Archive for January, 2012

Notable Genealogy Blog Posts, 29 January 2012

The following recent blog posts are those that I consider important or notable. Unlike other similar blog lists, I cannot guarantee that they will all be from the past week. (Some weeks I simply do not have time to read any blogs.) But I will try to write this on a fairly regular basis.

Judy G. Russell, The Legal Genealogist blog ( : accessed 23 January 2012).  I can’t recommend a single post on Judy’s blog. I have to simply recommend them all. Understanding the laws that created our records, and the meanings of the legal terms that appear in them, is an essential step in our understanding of the information we find in records. Judy, who has a law degree, discusses these and other legal issues vital to genealogists.

Dawn Watson, “More, Please!,” Genealogical Research: A Hobby or an Obsession? blog, posted 20 January 2012 ( : accessed 21 January 2012). Dawn discusses how research is not just about “finding the records,” but about what the researcher does with those records–how the researcher looks at those records. This is a very important point that gets lost on many beginning genealogists (and sometimes forgotten by more experienced genealogists).

Judy Hynson, “One Slave’s Story,” Stratford Hall Projects Blog, posted 6 January 2012 ( : accessed 21 January 2012). Judy is the Director of Research at Stratford Hall, the birthplace of Robert E. Lee and familial home of the Lees of Virginia. This post is a response to a published story in the Detroit Free Press relating the oral history of an African-Canadian family that claims to be descended from an enslaved sister of Robert E. Lee (that is, the daughter of Robert E. Lee’s father and one of his female slaves). Judy discusses the records that relate to the slaves of Stratford Hall, in an attempt to discover the truth of the family’s oral history.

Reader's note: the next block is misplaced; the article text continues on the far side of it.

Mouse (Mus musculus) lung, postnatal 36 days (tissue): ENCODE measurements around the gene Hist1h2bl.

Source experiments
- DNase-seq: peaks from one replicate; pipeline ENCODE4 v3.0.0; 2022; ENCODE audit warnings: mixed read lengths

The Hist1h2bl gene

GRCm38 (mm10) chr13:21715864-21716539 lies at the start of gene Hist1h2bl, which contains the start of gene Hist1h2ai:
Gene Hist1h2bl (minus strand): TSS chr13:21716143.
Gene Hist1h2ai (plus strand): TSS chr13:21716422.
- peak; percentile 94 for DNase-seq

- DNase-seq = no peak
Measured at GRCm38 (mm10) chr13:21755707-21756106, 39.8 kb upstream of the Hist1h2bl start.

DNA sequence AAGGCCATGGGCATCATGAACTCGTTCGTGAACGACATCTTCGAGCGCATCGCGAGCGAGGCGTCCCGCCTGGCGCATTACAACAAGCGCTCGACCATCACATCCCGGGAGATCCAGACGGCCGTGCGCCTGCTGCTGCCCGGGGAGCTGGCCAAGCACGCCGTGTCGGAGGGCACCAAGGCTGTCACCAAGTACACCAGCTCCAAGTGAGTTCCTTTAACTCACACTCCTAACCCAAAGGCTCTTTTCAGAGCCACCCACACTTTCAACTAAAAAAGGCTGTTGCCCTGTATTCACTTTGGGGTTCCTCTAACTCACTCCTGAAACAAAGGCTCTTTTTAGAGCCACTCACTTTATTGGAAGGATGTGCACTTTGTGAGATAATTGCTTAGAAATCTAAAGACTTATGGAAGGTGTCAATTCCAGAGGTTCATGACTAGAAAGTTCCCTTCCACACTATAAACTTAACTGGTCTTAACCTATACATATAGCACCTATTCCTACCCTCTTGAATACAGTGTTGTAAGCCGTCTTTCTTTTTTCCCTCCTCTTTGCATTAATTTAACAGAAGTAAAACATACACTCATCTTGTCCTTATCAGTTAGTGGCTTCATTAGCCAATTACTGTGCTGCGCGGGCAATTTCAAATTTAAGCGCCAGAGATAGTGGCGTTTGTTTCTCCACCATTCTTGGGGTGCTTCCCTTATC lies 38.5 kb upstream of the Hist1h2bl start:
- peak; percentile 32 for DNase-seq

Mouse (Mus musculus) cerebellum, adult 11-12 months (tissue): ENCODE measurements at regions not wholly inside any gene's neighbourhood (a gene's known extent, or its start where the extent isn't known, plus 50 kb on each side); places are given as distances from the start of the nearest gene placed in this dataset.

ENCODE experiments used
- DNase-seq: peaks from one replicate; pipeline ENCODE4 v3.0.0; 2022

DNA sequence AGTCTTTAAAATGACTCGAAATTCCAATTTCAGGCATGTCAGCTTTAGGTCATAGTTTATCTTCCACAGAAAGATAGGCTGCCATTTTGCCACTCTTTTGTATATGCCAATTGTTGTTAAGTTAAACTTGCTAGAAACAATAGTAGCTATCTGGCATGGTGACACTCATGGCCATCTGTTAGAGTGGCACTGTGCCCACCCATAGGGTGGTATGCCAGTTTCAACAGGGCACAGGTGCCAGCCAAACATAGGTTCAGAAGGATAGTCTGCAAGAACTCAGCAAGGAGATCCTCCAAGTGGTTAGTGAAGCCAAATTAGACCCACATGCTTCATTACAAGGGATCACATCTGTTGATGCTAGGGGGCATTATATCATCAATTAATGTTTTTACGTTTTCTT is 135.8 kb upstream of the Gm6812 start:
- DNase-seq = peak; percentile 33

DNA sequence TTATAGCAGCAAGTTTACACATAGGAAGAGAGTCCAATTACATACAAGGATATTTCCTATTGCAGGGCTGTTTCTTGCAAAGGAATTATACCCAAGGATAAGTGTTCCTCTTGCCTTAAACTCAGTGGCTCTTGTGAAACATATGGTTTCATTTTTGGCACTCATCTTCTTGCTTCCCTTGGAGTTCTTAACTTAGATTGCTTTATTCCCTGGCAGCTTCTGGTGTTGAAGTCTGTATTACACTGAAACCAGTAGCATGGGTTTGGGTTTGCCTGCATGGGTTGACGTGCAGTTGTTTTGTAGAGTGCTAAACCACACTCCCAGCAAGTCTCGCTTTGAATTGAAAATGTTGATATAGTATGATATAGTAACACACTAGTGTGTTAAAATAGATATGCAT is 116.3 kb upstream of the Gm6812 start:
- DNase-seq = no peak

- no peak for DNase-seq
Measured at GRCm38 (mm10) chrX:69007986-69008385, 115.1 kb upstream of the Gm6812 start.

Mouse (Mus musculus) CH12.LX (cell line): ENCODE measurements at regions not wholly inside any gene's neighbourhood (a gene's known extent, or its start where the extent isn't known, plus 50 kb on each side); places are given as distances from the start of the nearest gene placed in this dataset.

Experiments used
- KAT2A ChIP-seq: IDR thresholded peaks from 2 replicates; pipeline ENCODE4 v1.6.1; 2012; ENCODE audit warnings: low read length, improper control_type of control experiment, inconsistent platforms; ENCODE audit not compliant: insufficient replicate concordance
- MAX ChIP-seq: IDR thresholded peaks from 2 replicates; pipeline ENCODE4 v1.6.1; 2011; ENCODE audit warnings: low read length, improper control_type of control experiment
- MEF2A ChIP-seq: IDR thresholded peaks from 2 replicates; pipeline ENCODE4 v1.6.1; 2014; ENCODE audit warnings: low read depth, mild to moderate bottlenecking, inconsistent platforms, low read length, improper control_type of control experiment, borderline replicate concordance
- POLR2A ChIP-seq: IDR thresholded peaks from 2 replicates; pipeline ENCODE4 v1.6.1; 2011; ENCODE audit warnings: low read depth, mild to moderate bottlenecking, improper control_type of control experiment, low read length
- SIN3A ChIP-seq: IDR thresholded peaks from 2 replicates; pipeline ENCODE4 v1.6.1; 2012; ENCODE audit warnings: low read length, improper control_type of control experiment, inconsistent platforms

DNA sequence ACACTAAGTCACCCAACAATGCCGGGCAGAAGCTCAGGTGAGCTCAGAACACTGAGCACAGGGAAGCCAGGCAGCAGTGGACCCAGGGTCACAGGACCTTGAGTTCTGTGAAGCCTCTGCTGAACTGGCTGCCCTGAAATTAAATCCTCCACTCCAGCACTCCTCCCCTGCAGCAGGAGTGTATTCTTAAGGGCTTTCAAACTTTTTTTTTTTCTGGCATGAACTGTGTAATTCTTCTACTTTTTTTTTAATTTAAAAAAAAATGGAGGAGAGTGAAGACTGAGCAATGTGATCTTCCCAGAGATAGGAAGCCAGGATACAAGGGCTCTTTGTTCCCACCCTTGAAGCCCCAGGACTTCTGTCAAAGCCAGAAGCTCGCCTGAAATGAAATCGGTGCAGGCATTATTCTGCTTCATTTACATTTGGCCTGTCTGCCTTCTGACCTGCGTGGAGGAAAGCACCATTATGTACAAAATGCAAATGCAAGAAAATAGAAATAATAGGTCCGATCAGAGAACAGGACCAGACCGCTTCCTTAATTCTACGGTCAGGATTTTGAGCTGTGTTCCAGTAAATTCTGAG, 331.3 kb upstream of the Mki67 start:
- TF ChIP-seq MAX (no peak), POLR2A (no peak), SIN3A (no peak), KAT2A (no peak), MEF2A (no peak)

Susan Farrell Bankhead, CG, “The Proof Is In The Pudding: Citing The Source,” Susan’s Genealogy Blog, posted 12 January 2012 ( : accessed 27 January 2012). There are a lot of blog posts that touch on aspects of source citation. (Heck, I’ve written at least a dozen myself.) What is special about this one? The last section of the post discusses a common problem genealogists encounter: what do you do if you do not have direct evidence? I won’t reveal the answer – visit her blog to find out.

Daniel Hubbard, “The Path of Logic,” Personal Past Meditations blog, posted 8 January 2012 ( : accessed 27 January 2012). In this post, Hubbard discusses the logical–and often illogical (or more appropriately alogical)–paths that we take to discover the evidence that leads from our problem to our conclusion. A very good meditation on the nature of our research.

Robyn Smith, “A Strategy for Researching Freedmens Bureau Records,” Reclaiming Kin blog, posted 20 January 2012 ( : accessed 28 January 2012). Robyn has long been one of my favorite bloggers (and a close “real-life” friend. This blog post is an excellent example of why. Freedmen’s Bureau records are not widely available online, and there are few legitimate indexes–none of which are all-inclusive. Despite the difficulty of working with the records, there are no more useful records for researching African Americans during the Reconstruction era, ca. 1865-1875. In this post Robyn describes her strategy for using the record groups. Well done.


RootsTech Genealogy Idol — At least we won’t be singing

This coming Thursday, 2 February 2012, Legacy Family Tree’s Geoff Rasmussen will be hosting a session at RootsTech 2012 in Salt Lake City: “RootsTech Genealogy Idol.” According to the description on the RootsTech website,

Attend the first-ever RootsTech Genealogy Idol competition as four contestants – 2 live and 2 online – compete for your votes. In the three rounds of competition, contestants will demonstration their gen-tech expertise and try to woo you with their favorite gen-tech secrets. Everyone will learn – but only one will leave with the title of RootsTech Genealogy Idol. The competition will also be broadcast to a live webinar audience who will cast their votes live.

I am excited to have been selected as one of the four contestants. I will presenting remotely from my home in Delaware. The other contestants are Marian Pierre-Louis (one of my favorite fellow genealogy bloggers), who will also be presenting remotely from her home in Massachusetts; and two live presenters, Elyse Doerflinger of California, and Elizabeth Clark of Connecticut.

We will each be presenting three three-minute presentations on the following topics:

  • Round 1: Favorite Technology Tip
  • Round 2: Genealogy Serendipity story
  • Round 3: Technology website or blog